CharACTers Inc. – Artistic Director & President

edited by Missy Ament

Audition Notices Tell it All (Almost)

The very first thing that you should do when planning on auditioning for a show is carefully read the audition notice.  Most of the time, the notice will include everything that you need to know to start preparing for your audition.  

Take note of such things as:

          1. Title of the Show
          2. Performance Dates
          3. Important Details (Special performance times or requirements)
          4. Production Team
          5. Kind of Audition (Musical or Play)
          6. Audition Dates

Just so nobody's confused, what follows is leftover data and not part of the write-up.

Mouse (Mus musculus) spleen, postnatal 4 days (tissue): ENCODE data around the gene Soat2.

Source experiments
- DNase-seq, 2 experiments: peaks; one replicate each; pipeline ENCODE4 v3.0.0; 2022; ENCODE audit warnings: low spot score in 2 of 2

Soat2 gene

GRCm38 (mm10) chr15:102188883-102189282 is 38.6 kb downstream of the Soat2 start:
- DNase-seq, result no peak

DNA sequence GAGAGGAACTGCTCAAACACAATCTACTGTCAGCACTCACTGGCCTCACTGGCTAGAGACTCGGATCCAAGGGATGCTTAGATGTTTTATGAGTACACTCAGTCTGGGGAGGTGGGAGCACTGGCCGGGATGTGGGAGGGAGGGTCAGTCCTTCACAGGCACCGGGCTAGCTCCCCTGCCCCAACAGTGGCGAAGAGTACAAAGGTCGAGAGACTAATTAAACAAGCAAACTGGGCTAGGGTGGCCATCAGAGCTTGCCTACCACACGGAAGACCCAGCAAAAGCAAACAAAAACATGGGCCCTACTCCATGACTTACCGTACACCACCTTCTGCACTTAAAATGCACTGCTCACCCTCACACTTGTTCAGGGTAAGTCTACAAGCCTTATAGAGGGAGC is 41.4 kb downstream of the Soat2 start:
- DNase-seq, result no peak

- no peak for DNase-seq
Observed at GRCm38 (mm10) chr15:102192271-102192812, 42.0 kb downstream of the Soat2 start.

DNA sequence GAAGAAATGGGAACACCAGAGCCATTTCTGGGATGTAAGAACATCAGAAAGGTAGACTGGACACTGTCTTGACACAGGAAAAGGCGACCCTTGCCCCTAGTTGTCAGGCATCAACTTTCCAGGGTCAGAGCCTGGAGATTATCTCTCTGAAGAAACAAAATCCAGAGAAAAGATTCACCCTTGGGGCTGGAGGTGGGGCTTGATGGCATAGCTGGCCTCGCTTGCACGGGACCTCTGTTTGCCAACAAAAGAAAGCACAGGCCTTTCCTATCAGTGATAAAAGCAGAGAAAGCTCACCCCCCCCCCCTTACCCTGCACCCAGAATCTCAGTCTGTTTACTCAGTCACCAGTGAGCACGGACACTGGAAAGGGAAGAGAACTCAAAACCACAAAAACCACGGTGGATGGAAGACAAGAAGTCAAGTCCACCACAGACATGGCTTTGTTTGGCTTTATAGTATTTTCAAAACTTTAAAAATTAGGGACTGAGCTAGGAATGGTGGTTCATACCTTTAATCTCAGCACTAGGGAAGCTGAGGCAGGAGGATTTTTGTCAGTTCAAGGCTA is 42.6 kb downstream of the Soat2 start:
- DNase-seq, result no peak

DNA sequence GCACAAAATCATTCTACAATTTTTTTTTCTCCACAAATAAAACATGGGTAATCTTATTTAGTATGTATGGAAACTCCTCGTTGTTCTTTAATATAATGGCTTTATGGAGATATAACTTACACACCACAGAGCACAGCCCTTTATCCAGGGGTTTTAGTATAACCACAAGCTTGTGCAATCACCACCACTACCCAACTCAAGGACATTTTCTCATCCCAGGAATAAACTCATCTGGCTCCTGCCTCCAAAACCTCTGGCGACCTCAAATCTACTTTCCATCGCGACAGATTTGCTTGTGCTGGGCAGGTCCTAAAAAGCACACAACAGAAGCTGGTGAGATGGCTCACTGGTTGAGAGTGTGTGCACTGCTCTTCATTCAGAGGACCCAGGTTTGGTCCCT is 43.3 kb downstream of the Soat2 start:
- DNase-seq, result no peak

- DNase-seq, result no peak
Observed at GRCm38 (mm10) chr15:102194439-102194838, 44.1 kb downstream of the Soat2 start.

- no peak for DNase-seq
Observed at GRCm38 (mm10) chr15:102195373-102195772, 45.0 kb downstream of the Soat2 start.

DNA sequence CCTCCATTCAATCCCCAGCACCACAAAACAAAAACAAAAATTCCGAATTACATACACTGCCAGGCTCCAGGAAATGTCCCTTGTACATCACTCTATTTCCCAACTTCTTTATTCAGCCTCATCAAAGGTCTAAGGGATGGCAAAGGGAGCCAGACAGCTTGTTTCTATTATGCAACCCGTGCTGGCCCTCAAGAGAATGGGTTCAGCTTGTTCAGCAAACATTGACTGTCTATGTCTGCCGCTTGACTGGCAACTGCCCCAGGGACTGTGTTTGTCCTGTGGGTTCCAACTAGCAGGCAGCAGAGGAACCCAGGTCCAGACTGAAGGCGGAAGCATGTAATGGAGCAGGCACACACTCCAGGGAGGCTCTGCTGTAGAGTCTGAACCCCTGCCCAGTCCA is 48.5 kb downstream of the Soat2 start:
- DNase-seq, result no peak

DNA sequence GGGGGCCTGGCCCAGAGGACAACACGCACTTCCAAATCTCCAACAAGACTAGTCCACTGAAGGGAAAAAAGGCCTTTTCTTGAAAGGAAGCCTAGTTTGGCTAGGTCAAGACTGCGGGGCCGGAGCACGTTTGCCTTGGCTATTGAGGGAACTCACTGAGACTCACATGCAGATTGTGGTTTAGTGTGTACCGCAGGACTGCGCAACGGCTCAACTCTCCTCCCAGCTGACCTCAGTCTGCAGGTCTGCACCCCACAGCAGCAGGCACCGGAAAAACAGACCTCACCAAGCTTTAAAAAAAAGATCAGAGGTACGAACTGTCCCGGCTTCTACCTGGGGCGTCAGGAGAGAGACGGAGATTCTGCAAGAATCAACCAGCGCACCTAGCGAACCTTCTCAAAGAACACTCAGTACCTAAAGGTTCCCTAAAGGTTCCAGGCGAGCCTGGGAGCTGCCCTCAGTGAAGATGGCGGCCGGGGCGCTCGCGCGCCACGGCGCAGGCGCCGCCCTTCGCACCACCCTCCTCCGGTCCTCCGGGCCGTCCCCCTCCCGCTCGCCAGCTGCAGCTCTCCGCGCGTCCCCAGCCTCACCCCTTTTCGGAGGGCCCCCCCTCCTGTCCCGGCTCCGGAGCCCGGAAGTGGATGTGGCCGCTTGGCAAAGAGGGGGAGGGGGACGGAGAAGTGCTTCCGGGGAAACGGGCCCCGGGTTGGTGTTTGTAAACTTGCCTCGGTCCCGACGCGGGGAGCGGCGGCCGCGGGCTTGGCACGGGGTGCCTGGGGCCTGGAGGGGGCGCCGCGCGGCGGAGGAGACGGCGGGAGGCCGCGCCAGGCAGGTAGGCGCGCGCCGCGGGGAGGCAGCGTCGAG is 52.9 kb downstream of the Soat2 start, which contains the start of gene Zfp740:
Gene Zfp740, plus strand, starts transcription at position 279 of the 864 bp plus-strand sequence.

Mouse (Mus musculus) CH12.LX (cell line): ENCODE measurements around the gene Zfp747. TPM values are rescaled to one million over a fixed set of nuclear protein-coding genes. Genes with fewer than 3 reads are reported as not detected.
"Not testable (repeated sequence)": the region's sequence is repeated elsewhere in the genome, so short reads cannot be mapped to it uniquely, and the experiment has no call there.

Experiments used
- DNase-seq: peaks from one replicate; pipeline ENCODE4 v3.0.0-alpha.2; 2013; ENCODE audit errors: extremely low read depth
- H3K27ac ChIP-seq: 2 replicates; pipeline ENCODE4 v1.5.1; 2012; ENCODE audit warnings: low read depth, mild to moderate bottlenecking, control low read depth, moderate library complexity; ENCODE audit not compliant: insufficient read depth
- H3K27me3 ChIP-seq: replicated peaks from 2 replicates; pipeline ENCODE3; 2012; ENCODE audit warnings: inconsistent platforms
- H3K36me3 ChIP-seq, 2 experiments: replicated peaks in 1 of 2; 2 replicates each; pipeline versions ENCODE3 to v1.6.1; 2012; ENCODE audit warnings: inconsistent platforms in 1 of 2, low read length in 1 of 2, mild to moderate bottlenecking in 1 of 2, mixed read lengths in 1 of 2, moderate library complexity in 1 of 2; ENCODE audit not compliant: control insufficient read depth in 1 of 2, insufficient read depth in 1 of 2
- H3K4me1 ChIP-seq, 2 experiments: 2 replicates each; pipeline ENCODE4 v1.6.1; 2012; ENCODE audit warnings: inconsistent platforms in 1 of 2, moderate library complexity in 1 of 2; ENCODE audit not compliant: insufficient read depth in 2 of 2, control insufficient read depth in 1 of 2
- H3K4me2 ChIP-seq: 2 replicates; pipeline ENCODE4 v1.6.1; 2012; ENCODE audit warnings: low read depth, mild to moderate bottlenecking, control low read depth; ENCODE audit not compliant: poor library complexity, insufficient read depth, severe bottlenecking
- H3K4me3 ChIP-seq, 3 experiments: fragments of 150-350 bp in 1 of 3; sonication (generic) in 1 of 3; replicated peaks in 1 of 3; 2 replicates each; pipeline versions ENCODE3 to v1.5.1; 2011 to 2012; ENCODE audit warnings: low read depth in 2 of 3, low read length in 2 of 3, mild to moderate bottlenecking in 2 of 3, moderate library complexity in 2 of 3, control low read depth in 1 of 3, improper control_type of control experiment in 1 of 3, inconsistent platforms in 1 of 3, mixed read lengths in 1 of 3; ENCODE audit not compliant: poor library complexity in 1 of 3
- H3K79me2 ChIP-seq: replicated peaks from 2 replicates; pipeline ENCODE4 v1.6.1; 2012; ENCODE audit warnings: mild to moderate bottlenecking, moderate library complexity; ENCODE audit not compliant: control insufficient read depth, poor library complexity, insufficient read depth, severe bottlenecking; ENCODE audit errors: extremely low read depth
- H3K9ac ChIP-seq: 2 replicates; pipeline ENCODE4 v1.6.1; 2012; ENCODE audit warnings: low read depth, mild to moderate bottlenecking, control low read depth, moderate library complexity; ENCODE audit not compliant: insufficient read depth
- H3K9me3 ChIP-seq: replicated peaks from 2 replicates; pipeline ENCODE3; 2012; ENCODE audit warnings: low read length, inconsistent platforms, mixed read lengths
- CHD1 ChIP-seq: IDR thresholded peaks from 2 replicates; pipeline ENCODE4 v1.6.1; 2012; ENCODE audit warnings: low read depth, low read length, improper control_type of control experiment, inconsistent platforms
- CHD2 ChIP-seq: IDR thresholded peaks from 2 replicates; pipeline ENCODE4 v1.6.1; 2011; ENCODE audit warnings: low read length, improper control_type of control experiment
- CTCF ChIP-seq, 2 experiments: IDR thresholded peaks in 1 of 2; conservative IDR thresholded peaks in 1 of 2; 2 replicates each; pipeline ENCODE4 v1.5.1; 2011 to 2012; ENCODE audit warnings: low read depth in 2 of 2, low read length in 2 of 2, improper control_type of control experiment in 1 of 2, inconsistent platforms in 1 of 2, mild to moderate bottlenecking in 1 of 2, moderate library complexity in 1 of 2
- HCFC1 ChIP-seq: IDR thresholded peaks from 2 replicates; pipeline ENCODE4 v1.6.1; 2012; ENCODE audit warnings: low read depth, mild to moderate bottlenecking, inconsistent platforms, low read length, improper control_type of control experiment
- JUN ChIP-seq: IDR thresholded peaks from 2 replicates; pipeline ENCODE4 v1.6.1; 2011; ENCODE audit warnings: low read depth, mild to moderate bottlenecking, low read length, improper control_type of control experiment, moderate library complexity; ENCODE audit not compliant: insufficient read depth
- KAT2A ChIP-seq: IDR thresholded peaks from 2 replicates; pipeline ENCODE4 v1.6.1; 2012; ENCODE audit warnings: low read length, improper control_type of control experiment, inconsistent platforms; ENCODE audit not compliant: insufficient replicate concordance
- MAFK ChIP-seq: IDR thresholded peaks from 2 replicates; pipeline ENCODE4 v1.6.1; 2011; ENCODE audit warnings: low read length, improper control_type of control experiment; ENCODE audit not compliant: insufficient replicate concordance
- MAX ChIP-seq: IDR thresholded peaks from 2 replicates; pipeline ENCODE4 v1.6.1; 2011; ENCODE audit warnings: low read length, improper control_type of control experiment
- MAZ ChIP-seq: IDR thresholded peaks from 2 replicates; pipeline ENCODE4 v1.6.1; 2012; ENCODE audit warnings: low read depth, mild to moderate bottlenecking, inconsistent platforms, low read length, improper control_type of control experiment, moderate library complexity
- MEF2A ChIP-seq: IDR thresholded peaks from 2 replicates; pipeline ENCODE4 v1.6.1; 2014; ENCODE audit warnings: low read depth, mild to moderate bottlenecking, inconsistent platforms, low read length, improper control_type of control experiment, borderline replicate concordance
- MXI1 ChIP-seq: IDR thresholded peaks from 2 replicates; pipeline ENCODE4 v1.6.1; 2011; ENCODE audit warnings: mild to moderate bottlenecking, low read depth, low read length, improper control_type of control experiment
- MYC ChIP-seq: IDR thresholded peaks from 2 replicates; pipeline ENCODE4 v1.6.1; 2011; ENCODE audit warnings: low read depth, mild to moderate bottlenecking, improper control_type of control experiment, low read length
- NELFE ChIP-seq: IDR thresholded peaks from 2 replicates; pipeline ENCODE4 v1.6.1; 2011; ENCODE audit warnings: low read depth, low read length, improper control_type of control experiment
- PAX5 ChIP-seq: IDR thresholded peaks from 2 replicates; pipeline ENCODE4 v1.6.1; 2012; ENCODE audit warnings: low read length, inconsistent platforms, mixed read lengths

7. What to Prepare
          8. What Type of Performers are Needed (Age, Gender, and Special Skills)
          9. Brief Synopsis


What the Notice Doesn’t Say

The Director wants you to research the show (and if possible, read it or at least become very familiar with it) before you audition.  You should be prepared to list your upcoming conflicts when you get to the audition.

“Audition” Defined

In Community Theater, an AUDITION is a friendly invitation for singers, actors, or other volunteer performers to “try out” for the roles in a live stage show.

Most auditions are what are called “Open Auditions”.  “Open” means open to the public, but in community theatre, an open audition usually refers to auditions where actors are expected to come to ONE of the published days of Auditions and stay for 2-4 hours.